IS the word nationalism a problem for the Scottish independence movement? Confronted with that question at Edinburgh International Book Festival, Nicola Sturgeon’s response was honest and mature. She went so far as to suggest that, with the benefit of 90 years' hindsight, the name Scottish National Party might not have been the best choice.

You would expect that admission to be graciously acknowledged by those in the Union camp who claim to be concerned at the intensity of Scotland’s Yes-No divide. You might even hope they would welcome the First Minister’s consistent opposition to blood-and-soil ethnic nationalism.

Not a bit of it. Instead we got a volley of tired jibes designed to inflame rather than inform the debate over Scotland’s future. Douglas Alexander threw a Twitter tantrum, equating Nicola Sturgeon with Trump and Putin.

After losing his Paisley seat to an audacious 20-year-old student, Mhairi Black, his bitterness is perhaps understandable. And if this were an isolated outburst from a vengeful former Cabinet minister, his remarks could easily be dismissed with the contempt they deserve. But this is part of a continuous and insidious smear campaign against the entire independence movement, whose purpose is to deny the legitimacy of those who believe in national equality.

The word nationalism is a convenient weapon. After all, wasn’t Adolf Hitler a nationalist? And Slobodan Milosevic? “Nationalism is about exclusion, not inclusion,” tweeted Douglas Alexander. “Patriotism needs no enemy while nationalism demands one.”

I don’t label myself a nationalist, or even a patriot. I’m a democrat who believes in decentralisation. I’m an egalitarian, who believes in gender, racial, class and national equality. I’m an optimist who believes that that an independent Scotland would be a force for social progress in a world lurching dangerously to the right.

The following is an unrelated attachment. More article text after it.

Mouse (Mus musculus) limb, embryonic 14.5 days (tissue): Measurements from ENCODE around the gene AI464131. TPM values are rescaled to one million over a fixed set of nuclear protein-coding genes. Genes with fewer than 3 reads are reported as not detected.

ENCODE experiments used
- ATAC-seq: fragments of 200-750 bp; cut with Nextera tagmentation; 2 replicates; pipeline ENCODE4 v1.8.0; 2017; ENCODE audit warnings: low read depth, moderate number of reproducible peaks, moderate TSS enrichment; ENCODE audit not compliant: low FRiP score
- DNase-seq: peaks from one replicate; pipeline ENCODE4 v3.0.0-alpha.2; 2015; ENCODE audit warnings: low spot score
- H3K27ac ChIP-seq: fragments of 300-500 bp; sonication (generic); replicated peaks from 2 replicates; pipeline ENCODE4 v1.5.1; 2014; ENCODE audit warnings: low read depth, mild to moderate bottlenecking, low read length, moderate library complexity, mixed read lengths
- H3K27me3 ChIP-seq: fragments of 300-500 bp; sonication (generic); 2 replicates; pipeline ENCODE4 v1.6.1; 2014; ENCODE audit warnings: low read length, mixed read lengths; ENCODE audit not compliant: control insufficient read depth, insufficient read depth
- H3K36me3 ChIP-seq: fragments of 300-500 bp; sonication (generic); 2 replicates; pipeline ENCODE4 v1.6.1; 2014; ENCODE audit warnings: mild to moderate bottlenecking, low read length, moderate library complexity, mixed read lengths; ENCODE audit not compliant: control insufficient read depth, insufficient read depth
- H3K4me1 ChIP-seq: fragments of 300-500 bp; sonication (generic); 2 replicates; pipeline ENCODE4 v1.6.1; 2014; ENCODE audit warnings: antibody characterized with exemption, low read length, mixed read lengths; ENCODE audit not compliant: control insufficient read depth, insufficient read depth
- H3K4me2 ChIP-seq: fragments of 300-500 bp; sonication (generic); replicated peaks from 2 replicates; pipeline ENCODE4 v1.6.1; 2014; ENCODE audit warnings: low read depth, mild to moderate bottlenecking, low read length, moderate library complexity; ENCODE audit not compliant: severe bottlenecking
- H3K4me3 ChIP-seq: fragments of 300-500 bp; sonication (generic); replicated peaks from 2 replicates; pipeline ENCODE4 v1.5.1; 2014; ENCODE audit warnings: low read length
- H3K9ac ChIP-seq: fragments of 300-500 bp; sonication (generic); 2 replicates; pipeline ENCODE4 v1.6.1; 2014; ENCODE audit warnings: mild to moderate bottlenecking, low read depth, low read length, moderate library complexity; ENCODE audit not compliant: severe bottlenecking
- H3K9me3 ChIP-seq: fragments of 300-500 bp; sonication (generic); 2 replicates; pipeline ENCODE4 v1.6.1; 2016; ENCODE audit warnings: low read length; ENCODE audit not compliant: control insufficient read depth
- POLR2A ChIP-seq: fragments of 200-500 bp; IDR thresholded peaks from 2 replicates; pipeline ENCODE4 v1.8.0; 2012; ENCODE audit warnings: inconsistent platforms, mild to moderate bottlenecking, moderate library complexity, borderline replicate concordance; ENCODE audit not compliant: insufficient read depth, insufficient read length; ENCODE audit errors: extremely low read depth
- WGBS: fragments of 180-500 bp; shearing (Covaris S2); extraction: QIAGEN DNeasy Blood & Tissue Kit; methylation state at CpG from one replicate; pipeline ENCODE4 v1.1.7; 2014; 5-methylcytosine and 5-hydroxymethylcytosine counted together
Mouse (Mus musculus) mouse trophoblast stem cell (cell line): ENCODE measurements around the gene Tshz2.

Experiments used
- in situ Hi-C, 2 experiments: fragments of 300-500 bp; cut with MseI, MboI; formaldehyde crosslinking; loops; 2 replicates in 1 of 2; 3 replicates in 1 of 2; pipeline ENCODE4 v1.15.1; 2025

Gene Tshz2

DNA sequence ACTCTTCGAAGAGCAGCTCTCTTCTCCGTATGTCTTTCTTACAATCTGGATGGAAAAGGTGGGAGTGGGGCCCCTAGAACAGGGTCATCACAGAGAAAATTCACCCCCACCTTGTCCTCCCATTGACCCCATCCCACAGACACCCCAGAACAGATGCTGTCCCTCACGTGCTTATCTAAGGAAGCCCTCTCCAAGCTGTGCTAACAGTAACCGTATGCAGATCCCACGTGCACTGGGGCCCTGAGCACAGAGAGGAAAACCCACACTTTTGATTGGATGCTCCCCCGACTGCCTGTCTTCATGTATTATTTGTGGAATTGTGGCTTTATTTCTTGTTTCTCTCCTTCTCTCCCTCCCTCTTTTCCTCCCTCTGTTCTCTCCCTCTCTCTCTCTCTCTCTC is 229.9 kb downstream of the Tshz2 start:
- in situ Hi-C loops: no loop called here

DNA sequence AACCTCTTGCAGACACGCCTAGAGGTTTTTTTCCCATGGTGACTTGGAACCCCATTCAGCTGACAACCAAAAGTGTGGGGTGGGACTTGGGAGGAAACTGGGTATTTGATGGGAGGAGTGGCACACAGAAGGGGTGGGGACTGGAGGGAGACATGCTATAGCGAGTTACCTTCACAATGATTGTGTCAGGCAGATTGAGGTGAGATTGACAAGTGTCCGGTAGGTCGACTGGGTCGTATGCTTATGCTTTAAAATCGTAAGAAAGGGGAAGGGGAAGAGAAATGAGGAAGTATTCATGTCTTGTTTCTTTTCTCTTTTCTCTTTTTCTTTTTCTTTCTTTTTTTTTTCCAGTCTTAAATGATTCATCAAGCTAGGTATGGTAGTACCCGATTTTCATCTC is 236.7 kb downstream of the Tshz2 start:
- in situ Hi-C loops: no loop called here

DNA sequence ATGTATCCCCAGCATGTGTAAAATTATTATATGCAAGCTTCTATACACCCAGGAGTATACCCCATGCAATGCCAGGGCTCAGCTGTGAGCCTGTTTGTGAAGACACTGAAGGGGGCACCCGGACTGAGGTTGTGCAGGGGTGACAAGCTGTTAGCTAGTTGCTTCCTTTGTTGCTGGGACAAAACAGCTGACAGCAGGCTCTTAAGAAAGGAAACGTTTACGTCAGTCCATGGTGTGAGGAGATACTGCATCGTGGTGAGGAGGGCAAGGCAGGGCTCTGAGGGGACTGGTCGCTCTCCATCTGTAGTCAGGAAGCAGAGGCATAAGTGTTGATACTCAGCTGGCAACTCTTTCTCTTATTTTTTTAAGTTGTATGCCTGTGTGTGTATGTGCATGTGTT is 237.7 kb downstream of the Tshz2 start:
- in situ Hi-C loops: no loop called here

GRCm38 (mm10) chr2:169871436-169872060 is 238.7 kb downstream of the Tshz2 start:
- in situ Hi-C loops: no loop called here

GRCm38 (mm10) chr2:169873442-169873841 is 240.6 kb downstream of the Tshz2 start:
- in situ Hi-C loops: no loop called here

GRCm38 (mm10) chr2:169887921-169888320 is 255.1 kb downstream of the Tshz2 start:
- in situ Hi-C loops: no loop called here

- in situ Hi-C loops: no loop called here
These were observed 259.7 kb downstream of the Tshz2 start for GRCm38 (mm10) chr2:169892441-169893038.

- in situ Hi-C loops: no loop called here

And I take serious objection to politicians and journalists who suggest I have anything in common with the Nazi Party, the Ku Klux Klan, or the English Defence League.

And in any case, as a BBC newsreader might put it, other brands of nationalism are also available. “It is impossible for one to be an internationalist without being a nationalist,” said Mahatma Ghandi. He also said: “Our nationalism can be no peril to other nations in as much as we will exploit none, just as we will allow none to exploit us.”

Or how about Nelson Mandela, who proudly proclaimed himself an African nationalist?

Would anyone seriously suggest that Mussolini shared the same ideology as James Connolly or Constance Markievicsz, who fought for national independence and socialism in Ireland? Or assert that Carme Forcadell, president of the Catalan Parliament, campaigning for a progressive, socially just independent Catalonia, is a political soulmate of Francisco Franco?

Exactly the opposite. “Better even a red Spain than a broken Spain,” was one of the slogans of Franco’s Falangists, who bombed the Basque Country, closed the Catalan parliament and unleashed vicious persecution against the language and culture of both nations.

The word “nationalist” has different meanings in different contexts. So too, for that matter, has the word “socialist”. Jeremy Corbyn calls himself a socialist. But so too did Josef Stalin, Pol Pot and Nicolae Ceacescu. And Keir Hardie, Jimmy Maxton and John Smith.